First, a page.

5. Enable Privacy Extension

Privacy Extension as described in RFC 4941 / Privacy Extensions for Stateless Address Autoconfiguration in IPv6 (obsoleted RFC 3041) is replacing the static interface ID (mostly based on word-wide unique MAC address) used during autoconfiguration by a pseudo-random one and generating from time to time a new one deprecating the old one.

5.1. Enable Privacy Extension using sysctl

Temporary activation

Enable privacy extension for e.g. interface “eth0” and prefer the generated address:

# sysctl -w net.ipv6.conf.eth0.use_tempaddr=2

Afterwards, restart of the interface is necessary

# ip link set dev eth0 down
# ip link set dev eth0 up

Once a router advertisement is received, the result should look like following

# ip -6 addr show dev eth0
2: eth0: <BROADCAST,MULTICAST,UP,LOWER_UP> mtu 1500 qlen 1000
    inet6 2001:db8:0:1:8992:3c03:d6e2:ed72/64 scope global secondary dynamic   <- pseudo-random IID
       valid_lft 604711sec preferred_lft 86311sec
    inet6 2001:db8:0:1::224:21ff:fe01:2345/64 scope global     <- IID based on MAC
       valid_lft 604711sec preferred_lft 86311sec
    ...

Permanent activation

For permanent activation, either a special initscript value per interface will enable privacy or an entry in the /etc/sysctl.conf file like

net.ipv6.conf.eth0.use_tempaddr=2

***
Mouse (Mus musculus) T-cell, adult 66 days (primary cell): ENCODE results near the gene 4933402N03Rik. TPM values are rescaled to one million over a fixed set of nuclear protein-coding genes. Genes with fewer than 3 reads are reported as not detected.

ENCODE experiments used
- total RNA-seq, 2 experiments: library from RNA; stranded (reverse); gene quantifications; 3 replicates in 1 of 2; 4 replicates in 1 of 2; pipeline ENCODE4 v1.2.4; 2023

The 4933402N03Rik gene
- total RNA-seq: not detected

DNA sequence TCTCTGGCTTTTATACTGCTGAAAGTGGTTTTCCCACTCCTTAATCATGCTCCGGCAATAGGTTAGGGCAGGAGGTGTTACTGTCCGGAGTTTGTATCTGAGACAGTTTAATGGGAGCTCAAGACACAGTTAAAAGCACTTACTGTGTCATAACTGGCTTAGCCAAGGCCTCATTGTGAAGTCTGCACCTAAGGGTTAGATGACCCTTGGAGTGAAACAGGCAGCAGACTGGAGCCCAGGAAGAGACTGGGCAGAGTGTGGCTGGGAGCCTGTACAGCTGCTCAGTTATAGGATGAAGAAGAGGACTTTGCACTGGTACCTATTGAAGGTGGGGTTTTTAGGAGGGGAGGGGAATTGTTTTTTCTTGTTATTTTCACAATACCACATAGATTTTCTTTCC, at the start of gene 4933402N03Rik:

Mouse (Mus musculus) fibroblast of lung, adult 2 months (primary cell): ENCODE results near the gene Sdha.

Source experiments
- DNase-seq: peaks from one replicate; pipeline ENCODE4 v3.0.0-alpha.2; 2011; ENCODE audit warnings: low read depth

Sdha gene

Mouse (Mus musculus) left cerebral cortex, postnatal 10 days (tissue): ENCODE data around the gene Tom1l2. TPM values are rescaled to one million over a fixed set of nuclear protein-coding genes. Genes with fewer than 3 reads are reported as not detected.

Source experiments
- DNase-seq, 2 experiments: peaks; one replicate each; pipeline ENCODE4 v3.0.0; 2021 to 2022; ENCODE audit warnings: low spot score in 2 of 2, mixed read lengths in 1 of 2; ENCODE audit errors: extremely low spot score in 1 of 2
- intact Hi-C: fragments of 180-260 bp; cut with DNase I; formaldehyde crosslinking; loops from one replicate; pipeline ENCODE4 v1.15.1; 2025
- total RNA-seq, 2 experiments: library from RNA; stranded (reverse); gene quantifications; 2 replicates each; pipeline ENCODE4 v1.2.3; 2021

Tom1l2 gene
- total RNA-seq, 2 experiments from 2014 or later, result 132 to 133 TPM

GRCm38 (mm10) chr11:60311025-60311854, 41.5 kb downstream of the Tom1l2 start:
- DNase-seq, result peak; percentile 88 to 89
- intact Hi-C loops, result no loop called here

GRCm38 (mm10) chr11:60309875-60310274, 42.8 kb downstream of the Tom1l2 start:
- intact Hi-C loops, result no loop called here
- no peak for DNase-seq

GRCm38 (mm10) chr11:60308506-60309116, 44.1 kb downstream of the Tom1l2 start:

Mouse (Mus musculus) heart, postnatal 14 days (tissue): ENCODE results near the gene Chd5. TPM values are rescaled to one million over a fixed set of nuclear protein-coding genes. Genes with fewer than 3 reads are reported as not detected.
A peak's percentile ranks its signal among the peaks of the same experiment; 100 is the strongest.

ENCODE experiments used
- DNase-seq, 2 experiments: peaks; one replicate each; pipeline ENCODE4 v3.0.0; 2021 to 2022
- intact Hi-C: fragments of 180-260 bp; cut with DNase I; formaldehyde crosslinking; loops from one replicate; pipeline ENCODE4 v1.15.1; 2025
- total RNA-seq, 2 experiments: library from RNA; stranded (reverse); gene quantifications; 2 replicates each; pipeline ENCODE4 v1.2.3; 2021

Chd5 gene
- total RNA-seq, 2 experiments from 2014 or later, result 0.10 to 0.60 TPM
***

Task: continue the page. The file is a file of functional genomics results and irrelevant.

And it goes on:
Note: interface must already exists with proper name when sysctl.conf is applied. If this is not the case (e.g. after reboot) one has to configure privacy for all interfaces by default:

net.ipv6.conf.all.use_tempaddr=2
net.ipv6.conf.default.use_tempaddr=2

Changed/added values in /etc/sysctl.conf can be activated during runtime, but at least an interface down/up or a reboot is recommended.

# sysctl -p

5.2. Enable Privacy Extension using NetworkManager

Modern (client) systems are using NetworkManager for configuring interfaces. A command line tool is built-in which can be used to change settings which are not available via GUI.

Examples based on version 0.9.9.1-5.git20140319.fc21

Check existing interfaces with:

# nmcli connection 
NAME UUID TYPE DEVICE
ens4v1 d0fc2b2e-5fa0-4675-96b5-b723ca5c46db 802-3-ethernet ens4v1 

Current amount of IPv6 privacy extension addresses can be checked with

# ip -o addr show dev ens4v1 | grep temporary | wc -l
0

Current IPv6 privacy extension settings can be checked with

# nmcli connection show ens4v1 |grep ip6-privacy
ipv6.ip6-privacy: -1 (unknown)

Enable IPv6 privacy extension and restart interface

# nmcli connection modify ens4v1 ipv6.ip6-privacy 2
# nmcli connection down ens4v1; nmcli connection up ens4v1

New IPv6 privacy extension settings can be checked with

# nmcli connection show ens4v1 |grep ip6-privacy
ipv6.ip6-privacy: 2 (active, prefer temporary IP)

Now IPv6 privacy extension addresses are configured on the interface

# ip -o addr show dev ens4v1 | grep temporary | wc -l
2

5.3. Test real use of Privacy Extension IPv6 Addresses

Whether the IPv6 address with an Interface ID generated by Privacy Extension is really used for outgoing connections, one can browse to http://ip.bieringer.de/, in case EUI64_SCOPE shows “iid-privacy”, then everything is working fine.